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  1. #1
    6x6x9's Avatar
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    EFKE arschrome 100???

    Dear APUG members,
    Since I'm new in photography, recently I've faced one serious problem; two weeks ago, at the local flea market, I've bought 20 diapositive films for 1$. It expired in 1989. It's written "efke arschrome 100" on it, without any process informations nor suggestions. Immediately, I loaded my camera with that particular film, and after finishing it, brought it to the photo store to develop it. Next day they told me that they are not able to develop it because it needs different process, not standard E6. A guy who has been working for them in 1980's told me that arschrome was lounched on the market just before "Univerzijada '87" (student olimpic games in Zagreb 1987) and it was some kind of efke's market strategy. He couldn't recall which process was used to develop that film.

    So, is there any known process for "efke arschrome 100"?
    Beside that, I have one roll of Kodak Ectachrome (120 format). Could I face the same problem with Kodak?
    Thank you for your time and advices.
    PS: sorry for the confusion, I know I'm not accurate when I'm write in english

  2. #2
    juan's Avatar
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    zdravo 6x6x9
    I can't answer the Efke question, but the Ektachrome should be standard E-6. You might check with your lab before you expose it.

    Your English is fine. Much better than my Hrvatski.
    juan

  3. #3
    htmlguru4242's Avatar
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    If the Ektachrome's newer than the mid to late 1970s, it's almost certainly E-6. It could be E-4; it'll say on the package somewhere.

  4. #4

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    There also were other proprietary reversal chemistries/processes at the time. Agfachrome CT-18 was such a proprietary process. It's possible there were other films, such as Efke, that were based on that process. If so, there's no hope of getting it processed properly, though it could be cross-processed in C-41 chemistry. The results would be weird at best, and useless at worst.

    BTW, I liked CT18 better than anything except Kodachrome.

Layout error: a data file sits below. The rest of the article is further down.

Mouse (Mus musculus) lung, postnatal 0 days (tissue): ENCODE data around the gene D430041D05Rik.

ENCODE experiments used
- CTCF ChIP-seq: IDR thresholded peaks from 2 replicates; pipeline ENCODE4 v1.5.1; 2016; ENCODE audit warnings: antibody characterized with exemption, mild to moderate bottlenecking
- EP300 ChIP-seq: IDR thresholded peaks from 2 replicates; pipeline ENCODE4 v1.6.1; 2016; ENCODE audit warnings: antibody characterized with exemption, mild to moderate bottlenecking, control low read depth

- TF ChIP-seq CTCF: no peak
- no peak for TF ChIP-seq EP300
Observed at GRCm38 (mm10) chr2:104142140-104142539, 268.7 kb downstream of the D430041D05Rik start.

Honey, I promise no more searching eBay for cameras.

  5. #5
    Photo Engineer's Avatar
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    Earlier products will not go through modern processes due to the temperature.

    Don't process old color films in modern processes (general rule) as they are too soft.

    PE

  6. #6
    Kevin Caulfield's Avatar
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    I can certainly understand why the name was not successful!

  7. #7
    DBP
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    Quote Originally Posted by Kevin Caulfield View Post
    I can certainly understand why the name was not successful!
    Looking back, I am sure sales bottomed out rather quickly.

  8. #8
    Kevin Caulfield's Avatar
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    That would have been a bummer for all concerned.

  9. #9
    htmlguru4242's Avatar
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    Originally Posted by Photo Engineer
    Earlier products will not go through modern processes due to the temperature.

    Don't process old color films in modern processes (general rule) as they are too soft.
    True, but you could always hand-process it at a lower temperature

  10. #10
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    That film might require one of the old Agfachrom/Agfacolor based colour diapositive processes that became prevalent in Eastern Europe. One such process is ORWO 9165.

    The processing temperatures used by "modern" E6 is much higher than what is used by ORWO 9165: E6 is at 38 C and ORWO used an average of 25 C. Not only that- the Agfa and Kodak colour processing systems used different chemicals with equally different reactions to create the colour dyes. Lowering temperatures is not enough. I would also speculate that the couplers in the emulsion of an Agfacolor based film may not react to a chromogenic Kodak colour developer to form colour dyes.

    Jay
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    "不管黑猫白猫能抓到老鼠就是好猫。" 邓小平
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